This analysis uncovered a striking pattern, Hu said.
"There is a dramatic, nonlinear relationship between climate conditions and tundra fires, and what one may call a tipping point," he said. Once the temperature rises above a mean threshold of 10 degrees Celsius (50 degrees Fahrenheit) in the June-through-September time period, he said, "the tundra is just going to burn more frequently."
For the past 60 years, annual mean temperatures during this warm season have fluctuated between about 6 and 9 degrees Celsius (42.8 to 48.2 degrees Fahrenheit), with temperatures trending upward since 1995. In 2007, the year of the historic fire, the mean temperature was a record 11.1 degrees Celsius, while precipitation and soil moisture dipped to an all-time low.
Higher precipitation, if it occurs, could dampen the effects of higher temperatures, but only to a limited extent, said Philip Higuera, a professor of forest ecology and biogeosciences at the University of Idaho and a co-author on the study.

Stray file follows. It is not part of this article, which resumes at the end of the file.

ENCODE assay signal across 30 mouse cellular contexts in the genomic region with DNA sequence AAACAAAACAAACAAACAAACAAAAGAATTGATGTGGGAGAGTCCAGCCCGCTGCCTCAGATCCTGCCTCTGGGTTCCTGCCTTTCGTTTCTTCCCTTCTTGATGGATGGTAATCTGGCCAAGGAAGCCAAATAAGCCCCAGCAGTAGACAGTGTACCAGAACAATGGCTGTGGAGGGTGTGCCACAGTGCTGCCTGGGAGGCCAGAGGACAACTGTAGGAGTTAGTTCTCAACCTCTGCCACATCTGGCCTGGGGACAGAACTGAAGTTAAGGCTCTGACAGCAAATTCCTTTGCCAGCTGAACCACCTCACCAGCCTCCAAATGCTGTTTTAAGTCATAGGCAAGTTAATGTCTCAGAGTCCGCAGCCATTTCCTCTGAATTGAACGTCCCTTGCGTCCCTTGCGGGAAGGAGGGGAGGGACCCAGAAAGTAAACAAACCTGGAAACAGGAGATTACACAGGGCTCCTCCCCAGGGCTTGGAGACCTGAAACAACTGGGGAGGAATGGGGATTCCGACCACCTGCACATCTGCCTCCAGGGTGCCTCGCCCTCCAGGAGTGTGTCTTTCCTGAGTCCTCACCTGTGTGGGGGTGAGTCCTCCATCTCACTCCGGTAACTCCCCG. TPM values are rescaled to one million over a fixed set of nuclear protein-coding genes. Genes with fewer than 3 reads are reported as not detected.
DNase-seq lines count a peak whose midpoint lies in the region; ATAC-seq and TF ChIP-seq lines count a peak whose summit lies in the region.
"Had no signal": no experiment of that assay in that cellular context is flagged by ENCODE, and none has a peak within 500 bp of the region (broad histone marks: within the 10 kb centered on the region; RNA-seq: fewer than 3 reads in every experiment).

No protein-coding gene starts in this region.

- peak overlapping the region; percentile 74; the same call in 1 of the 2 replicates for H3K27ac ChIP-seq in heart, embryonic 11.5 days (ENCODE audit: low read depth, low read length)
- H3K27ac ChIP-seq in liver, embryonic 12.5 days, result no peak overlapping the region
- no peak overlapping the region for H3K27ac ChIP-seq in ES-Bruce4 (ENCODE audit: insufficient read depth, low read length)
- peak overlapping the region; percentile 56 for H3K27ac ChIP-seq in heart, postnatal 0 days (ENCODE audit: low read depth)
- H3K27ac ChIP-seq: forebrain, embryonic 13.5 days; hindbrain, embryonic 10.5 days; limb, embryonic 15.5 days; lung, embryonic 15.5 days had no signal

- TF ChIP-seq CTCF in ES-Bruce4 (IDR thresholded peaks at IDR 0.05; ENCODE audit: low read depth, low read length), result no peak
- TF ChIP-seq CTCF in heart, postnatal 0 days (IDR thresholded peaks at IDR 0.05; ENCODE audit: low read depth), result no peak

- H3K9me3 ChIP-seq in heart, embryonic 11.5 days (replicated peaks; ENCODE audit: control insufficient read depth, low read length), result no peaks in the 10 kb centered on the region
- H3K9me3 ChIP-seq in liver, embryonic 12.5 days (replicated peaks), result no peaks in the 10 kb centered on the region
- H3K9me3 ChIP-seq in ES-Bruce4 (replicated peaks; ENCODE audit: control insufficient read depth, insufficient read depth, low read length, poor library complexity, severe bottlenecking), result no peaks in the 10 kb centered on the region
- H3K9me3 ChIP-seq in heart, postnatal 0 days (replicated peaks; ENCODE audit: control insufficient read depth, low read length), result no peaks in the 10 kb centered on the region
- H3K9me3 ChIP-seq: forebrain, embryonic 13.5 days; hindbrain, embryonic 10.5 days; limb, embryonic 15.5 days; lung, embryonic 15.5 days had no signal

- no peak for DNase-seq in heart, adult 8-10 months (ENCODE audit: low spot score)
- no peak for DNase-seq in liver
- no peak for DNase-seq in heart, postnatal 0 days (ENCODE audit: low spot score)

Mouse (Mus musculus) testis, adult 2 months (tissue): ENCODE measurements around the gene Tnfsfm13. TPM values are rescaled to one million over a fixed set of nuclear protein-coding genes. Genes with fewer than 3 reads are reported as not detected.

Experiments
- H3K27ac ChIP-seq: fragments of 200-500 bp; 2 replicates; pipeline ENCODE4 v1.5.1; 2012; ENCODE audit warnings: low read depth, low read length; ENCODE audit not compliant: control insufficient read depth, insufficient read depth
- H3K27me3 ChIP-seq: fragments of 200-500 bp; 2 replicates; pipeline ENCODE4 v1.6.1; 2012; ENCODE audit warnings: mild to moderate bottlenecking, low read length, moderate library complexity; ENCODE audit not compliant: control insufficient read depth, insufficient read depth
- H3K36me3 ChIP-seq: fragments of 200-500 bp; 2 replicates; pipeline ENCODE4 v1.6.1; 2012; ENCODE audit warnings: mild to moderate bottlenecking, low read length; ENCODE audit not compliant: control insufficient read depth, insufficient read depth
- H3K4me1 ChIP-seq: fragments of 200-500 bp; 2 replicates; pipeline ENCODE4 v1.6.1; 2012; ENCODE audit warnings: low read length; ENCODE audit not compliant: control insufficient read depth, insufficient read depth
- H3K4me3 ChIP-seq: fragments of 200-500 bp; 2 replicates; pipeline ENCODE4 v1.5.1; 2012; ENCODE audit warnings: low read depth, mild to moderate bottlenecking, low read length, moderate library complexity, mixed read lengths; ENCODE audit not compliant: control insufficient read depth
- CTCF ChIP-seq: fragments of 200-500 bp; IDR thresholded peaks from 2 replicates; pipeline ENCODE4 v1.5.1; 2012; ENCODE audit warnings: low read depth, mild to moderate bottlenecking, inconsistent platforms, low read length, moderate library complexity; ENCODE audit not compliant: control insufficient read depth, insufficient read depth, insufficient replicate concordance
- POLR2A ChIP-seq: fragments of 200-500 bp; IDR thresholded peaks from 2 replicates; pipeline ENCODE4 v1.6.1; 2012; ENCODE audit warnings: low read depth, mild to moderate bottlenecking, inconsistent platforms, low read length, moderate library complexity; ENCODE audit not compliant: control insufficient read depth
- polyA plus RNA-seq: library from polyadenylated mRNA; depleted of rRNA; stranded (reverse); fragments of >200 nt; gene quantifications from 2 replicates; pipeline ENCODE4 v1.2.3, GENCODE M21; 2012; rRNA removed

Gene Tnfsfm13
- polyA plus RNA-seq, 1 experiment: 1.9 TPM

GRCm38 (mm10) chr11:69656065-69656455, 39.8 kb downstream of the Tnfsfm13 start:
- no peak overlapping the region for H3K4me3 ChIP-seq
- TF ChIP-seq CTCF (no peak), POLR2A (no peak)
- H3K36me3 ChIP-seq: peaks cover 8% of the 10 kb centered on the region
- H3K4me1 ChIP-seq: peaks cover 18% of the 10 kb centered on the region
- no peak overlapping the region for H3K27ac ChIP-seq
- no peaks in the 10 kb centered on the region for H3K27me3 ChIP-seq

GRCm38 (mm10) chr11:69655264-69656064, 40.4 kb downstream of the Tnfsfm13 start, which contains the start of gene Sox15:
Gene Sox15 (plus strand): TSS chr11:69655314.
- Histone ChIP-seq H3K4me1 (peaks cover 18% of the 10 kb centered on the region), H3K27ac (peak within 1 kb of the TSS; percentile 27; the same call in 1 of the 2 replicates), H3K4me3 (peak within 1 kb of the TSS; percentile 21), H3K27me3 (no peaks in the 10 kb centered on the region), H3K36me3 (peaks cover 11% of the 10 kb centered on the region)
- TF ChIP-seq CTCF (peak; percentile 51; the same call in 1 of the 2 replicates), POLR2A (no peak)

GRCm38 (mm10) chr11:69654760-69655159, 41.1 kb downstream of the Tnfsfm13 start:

"As temperature rises, so too does evaporation," he said. "So even if future precipitation increases, it's likely that increased evaporation will result in overall lower moisture availability. This affects plants, but it also makes dead vegetation more flammable and fire prone."
|Contact: Diana Yates|
University of Illinois at Urbana-Champaign